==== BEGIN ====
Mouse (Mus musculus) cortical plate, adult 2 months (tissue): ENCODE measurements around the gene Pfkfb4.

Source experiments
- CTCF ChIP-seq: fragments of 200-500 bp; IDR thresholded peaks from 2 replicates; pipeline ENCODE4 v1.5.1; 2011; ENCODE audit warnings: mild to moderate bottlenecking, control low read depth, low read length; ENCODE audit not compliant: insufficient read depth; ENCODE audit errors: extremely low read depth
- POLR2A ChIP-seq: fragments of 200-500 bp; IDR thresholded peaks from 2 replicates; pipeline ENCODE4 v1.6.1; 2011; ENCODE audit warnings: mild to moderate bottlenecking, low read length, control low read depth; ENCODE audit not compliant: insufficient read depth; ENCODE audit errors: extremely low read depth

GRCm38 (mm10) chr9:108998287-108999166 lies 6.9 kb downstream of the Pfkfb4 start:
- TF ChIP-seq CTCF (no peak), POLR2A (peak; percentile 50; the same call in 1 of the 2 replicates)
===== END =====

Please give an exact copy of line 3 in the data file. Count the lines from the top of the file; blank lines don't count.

- CTCF ChIP-seq: fragments of 200-500 bp; IDR thresholded peaks from 2 replicates; pipeline ENCODE4 v1.5.1; 2011; ENCODE audit warnings: mild to moderate bottlenecking, control low read depth, low read length; ENCODE audit not compliant: insufficient read depth; ENCODE audit errors: extremely low read depth